Airbnb confirms $150M-$200M investment in India’s OYO

Airbnb is continuing to widen its focus beyond ‘unconventional’ hotels as it gets ready for a much-anticipated IPO. Following its acquisition of HotelTonight last month, the company has picked today (April Fool’s Day) to confirm that it invested in India’s OYO — a startup that manages budget hotels and other stays.

The deal has been rumored for a couple of months and it is additional to OYO’s (then) $1 billion Series E round which was led by SoftBank’s Vision and included participation from ride-hailing duo Grab of Southeast Asia and China’s Didi Chuxing. The deal, announced last September, also included Lightspeed, Sequoia and Greenoaks Capital and it valued OYO at around $5 billion.

Neither party confirmed the size of the deal announced today, but an industry source told TechCrunch that it is between $150 million and $200 million. OYO and Airbnb both declined to comment in response.

The company has now raised over $1.5 billion from investors to date including this new capital.

More than money, though, the deal is highly strategic for both sides.

OYO and Airbnb had previously been rivals of sorts, but OYO has pivoted towards hospitality services — including logistics and management — rather than simply aggregating budget hotels. Airbnb, with its HotelTonight acquisition, has shown it wants to be a booking destination across different types of verticals.

Geographically, the deal makes even more sense. Airbnb has been keen to take a larger bite out of India for some time. It has begun to see progress, with co-founder and CSO Nathan Blecharczyk recently revealing that the country is one of its five fastest growing markets worldwide. In that light, the companies are exploring opportunities to collaborate which could see OYO properties — in this case more likely villas and Airbnb-like properties — listed on Airbnb’s service.

That exposure could help OYO — which stands for ‘On Your Own’ — as it looks to break into the overseas traveler market, having previously been more popular with local or regional travelers. It may also look to break the U.S. market having entered the U.K. at the end of last year.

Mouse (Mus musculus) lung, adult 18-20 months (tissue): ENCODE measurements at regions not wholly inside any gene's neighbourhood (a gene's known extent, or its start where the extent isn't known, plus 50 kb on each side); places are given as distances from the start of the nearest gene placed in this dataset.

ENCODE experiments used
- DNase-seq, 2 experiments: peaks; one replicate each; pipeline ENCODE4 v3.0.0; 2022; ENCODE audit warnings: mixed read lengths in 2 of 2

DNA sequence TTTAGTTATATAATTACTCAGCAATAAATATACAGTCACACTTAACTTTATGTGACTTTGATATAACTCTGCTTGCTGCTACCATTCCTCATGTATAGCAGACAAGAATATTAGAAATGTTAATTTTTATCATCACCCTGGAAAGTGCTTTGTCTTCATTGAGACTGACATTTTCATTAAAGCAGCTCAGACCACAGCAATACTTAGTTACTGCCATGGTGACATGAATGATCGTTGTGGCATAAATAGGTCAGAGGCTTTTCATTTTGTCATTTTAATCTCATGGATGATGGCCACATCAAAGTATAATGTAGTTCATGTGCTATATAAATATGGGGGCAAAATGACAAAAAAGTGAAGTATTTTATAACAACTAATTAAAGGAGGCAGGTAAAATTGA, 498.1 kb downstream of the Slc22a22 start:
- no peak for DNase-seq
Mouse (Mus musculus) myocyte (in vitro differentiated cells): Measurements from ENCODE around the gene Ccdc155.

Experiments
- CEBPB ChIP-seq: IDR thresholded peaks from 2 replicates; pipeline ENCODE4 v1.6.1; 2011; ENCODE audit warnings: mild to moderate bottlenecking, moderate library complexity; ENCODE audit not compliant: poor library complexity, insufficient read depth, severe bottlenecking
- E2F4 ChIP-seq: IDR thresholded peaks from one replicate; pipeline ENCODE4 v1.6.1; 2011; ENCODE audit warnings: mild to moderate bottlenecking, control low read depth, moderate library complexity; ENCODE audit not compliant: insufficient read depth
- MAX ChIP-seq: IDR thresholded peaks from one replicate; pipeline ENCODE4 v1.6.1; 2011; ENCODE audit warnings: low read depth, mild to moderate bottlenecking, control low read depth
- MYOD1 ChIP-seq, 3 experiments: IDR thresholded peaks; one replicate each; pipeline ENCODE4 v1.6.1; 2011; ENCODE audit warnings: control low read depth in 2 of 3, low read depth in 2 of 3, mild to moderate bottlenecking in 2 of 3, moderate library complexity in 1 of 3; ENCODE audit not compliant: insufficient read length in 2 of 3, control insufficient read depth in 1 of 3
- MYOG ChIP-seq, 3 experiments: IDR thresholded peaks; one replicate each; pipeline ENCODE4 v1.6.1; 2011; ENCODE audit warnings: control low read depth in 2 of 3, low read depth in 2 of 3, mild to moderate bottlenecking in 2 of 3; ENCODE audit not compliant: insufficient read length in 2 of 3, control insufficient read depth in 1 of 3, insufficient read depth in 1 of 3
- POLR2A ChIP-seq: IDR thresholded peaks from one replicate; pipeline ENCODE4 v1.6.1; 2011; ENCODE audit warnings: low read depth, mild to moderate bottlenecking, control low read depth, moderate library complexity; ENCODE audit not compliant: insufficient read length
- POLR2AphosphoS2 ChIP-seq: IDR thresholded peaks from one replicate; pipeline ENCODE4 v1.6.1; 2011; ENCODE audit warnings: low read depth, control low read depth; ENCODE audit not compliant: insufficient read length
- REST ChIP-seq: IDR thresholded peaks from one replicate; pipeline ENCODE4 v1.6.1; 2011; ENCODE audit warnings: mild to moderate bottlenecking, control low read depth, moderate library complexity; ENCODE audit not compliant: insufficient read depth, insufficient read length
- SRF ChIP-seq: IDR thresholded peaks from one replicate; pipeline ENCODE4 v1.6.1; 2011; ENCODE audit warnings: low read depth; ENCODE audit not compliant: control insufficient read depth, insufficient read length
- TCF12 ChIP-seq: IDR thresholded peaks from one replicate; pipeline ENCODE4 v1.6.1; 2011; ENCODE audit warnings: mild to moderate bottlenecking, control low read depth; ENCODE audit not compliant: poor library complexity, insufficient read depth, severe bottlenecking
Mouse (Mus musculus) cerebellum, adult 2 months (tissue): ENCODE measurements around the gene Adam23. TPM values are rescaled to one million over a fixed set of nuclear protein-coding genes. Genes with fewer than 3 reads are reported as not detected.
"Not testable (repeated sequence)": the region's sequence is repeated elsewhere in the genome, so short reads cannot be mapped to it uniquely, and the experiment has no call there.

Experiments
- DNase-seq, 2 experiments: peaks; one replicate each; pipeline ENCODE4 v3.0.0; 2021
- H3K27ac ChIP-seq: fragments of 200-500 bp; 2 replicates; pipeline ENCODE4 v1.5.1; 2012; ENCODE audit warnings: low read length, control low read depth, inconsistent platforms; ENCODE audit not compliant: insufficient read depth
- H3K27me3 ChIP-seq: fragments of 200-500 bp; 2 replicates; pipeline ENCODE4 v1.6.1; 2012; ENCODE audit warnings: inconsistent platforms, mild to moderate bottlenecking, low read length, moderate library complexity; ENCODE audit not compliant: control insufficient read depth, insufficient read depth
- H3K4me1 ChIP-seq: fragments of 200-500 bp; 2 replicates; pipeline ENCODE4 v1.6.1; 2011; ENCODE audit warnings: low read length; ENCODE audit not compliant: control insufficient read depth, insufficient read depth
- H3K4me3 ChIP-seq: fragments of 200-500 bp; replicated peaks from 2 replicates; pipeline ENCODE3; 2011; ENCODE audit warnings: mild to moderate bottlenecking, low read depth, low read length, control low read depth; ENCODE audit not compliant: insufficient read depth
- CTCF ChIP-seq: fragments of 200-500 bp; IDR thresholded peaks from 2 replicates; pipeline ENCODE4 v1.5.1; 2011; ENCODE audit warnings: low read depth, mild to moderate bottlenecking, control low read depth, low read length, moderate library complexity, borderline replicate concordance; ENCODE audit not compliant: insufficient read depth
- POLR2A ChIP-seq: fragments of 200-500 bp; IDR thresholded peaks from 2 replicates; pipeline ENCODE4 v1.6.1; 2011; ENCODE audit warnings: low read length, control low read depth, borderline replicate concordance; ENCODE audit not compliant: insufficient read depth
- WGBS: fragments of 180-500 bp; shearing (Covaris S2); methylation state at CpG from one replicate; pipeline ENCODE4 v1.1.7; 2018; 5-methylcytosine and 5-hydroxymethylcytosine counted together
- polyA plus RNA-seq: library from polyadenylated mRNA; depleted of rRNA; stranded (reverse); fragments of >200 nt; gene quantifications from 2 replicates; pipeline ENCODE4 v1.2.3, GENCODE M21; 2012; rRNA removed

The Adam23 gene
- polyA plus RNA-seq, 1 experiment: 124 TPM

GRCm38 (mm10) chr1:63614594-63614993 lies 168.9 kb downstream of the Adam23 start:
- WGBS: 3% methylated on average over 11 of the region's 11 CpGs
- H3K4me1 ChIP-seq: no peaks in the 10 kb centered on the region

Finally, OYO is all the more appealing to Airbnb because it has seen signs of promise in China, which represented a key part of its focus following the Series E round. Overall, OYO claims to cover close to 500,000 rooms across 13,000 hotels and 6,000 homes in eight countries: India, China, Malaysia, Nepal, the U.K, UAE, Indonesia and the Philippines.

OYO is also gunning for Southeast Asia, where it hopes an alliance with Grab can help it break into the region.

“Emerging markets like India and China are some of Airbnb’s fastest-growing, with our growth increasingly powered by tourism to and from these markets. In many of these markets, OYO is empowering local hospitality entrepreneurs to provide more options to more travelers. We share a dedication to offering people more choices when traveling and we’re excited to partner with OYO as we work to make Airbnb for everyone,” said Airbnb’s president of homes, Greg Greeley, in a statement.

“Airbnb’s strong global footprints and access to local communities will open up new opportunities for OYO Hotels & Homes to strengthen and grow while staying true to our core value proposition. We’re excited by the possibilities and committed to bringing benefits to the millions of travelers who can now rely on Airbnb and OYO Hotels & Homes to find a home away from home,” added Maninder Gulati, global chief strategy officer for OYO.

Airbnb recently checked in its 500 millionth guest and the company claims it has been profitable for the last two years. While it doesn’t give out precise financial details — that’ll change with an IPO — Airbnb claimed that Q3 2018 was its strongest quarter of business ever with “substantially more” than $1 billion in revenue during the three-month period.

It’s been a long journey for OYO, which TechCrunch first covered in 2015 when it raised $25 million. CEO and founder Ritesh Agarwal is Thiel fellow who started the company in 2011 when aged just 18. His original business, called Oravel, was an Airbnb clone that later pivoted to become OYO — it’s funny what can happen over time.

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